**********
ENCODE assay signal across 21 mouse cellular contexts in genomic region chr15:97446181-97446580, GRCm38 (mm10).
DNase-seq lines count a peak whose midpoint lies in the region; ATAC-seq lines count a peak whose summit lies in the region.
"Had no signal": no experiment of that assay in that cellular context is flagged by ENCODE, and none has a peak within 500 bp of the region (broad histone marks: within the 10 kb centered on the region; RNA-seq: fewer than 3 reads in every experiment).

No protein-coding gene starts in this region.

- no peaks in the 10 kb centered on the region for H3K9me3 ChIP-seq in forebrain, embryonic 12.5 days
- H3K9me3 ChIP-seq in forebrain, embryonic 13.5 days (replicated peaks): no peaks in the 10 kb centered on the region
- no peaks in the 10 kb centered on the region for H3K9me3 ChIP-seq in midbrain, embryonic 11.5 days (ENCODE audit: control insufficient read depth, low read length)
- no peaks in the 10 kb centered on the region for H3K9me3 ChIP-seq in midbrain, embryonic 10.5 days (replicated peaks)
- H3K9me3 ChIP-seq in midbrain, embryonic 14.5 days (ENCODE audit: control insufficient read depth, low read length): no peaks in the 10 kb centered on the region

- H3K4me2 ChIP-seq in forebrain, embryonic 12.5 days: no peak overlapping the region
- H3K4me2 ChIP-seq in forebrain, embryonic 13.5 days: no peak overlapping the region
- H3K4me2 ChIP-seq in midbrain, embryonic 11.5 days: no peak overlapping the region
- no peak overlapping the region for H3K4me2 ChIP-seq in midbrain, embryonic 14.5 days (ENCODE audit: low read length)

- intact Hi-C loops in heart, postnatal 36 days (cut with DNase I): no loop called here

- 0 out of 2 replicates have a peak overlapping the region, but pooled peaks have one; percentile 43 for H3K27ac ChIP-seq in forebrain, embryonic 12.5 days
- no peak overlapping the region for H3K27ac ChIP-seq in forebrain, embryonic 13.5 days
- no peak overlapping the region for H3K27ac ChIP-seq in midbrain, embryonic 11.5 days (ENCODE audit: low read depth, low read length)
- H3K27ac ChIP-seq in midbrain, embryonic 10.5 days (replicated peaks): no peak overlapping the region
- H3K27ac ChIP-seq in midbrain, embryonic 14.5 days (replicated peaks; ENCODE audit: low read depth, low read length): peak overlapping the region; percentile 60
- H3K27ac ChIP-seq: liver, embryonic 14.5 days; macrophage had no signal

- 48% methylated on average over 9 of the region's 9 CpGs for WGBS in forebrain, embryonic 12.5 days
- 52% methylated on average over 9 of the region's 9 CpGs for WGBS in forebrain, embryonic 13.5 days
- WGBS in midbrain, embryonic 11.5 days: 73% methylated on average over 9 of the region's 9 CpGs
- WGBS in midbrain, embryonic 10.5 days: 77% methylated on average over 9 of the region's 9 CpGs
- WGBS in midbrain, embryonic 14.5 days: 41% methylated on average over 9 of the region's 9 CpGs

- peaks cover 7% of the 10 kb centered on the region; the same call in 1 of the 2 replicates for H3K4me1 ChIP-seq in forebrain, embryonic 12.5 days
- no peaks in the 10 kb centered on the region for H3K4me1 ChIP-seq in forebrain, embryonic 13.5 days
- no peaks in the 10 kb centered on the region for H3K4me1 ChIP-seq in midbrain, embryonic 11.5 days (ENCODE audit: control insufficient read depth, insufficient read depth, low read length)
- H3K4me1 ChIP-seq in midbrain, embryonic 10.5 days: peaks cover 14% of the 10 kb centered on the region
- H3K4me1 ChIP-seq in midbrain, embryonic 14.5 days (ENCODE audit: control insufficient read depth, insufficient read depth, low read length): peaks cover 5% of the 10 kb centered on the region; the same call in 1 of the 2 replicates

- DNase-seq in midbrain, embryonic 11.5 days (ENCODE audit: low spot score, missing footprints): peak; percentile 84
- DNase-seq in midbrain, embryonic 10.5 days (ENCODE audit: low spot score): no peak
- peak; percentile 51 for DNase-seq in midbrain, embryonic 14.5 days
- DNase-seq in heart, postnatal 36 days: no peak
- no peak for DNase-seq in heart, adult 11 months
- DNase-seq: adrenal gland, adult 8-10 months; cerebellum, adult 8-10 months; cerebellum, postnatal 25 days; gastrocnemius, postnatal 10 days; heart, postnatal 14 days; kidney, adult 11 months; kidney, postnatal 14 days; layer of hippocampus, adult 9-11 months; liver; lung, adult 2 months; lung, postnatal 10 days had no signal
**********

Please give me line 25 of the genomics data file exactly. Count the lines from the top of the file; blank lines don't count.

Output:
- WGBS in midbrain, embryonic 14.5 days: 41% methylated on average over 9 of the region's 9 CpGs